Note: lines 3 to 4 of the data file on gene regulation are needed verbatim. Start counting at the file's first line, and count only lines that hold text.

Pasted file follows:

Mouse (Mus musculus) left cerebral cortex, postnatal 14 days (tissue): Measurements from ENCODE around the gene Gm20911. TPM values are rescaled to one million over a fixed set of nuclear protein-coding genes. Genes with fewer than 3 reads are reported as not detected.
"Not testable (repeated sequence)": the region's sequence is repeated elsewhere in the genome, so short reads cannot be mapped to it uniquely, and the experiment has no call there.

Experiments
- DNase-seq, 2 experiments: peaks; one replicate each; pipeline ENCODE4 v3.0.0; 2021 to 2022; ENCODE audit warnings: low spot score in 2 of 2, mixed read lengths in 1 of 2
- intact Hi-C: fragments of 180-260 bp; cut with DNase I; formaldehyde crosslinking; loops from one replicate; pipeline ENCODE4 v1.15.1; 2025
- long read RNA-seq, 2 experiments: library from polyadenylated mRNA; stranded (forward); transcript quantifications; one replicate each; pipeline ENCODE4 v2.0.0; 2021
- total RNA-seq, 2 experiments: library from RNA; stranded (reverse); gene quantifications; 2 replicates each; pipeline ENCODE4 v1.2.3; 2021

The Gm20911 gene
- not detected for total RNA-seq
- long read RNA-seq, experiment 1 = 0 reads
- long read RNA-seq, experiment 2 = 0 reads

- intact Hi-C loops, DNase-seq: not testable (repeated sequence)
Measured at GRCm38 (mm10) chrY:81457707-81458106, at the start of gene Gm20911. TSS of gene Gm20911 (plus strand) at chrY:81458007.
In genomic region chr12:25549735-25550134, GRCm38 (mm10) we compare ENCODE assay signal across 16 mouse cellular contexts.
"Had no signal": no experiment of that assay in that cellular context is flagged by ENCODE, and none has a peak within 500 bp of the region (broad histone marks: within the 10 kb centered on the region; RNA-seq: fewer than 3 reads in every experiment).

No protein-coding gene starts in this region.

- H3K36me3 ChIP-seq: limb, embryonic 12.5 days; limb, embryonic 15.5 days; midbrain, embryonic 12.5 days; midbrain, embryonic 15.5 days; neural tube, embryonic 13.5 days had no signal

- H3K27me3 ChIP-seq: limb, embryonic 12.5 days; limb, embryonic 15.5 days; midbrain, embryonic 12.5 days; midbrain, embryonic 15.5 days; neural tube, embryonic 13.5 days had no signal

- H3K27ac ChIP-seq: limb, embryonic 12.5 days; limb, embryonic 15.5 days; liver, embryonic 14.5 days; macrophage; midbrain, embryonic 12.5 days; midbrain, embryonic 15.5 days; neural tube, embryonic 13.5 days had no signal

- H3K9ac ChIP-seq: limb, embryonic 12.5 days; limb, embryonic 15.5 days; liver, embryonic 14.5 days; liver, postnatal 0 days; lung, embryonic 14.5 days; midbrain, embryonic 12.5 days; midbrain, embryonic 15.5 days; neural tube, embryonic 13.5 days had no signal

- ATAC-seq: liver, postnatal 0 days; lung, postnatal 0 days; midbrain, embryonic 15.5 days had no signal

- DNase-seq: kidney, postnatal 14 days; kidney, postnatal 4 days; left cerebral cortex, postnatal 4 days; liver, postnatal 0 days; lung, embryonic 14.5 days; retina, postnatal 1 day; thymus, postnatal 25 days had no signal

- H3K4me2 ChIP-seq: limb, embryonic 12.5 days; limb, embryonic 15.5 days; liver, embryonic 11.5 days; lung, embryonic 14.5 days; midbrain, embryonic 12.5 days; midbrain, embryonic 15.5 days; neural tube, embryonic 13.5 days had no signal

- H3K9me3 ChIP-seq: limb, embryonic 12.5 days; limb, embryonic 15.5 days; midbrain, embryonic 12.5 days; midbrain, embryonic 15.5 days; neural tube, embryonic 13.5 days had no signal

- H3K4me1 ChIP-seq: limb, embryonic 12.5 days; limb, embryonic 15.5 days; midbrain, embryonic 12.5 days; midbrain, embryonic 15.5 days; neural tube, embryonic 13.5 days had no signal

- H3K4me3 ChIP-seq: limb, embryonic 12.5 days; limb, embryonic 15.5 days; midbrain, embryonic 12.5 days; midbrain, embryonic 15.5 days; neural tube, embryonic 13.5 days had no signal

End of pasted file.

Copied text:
Experiments
- DNase-seq, 2 experiments: peaks; one replicate each; pipeline ENCODE4 v3.0.0; 2021 to 2022; ENCODE audit warnings: low spot score in 2 of 2, mixed read lengths in 1 of 2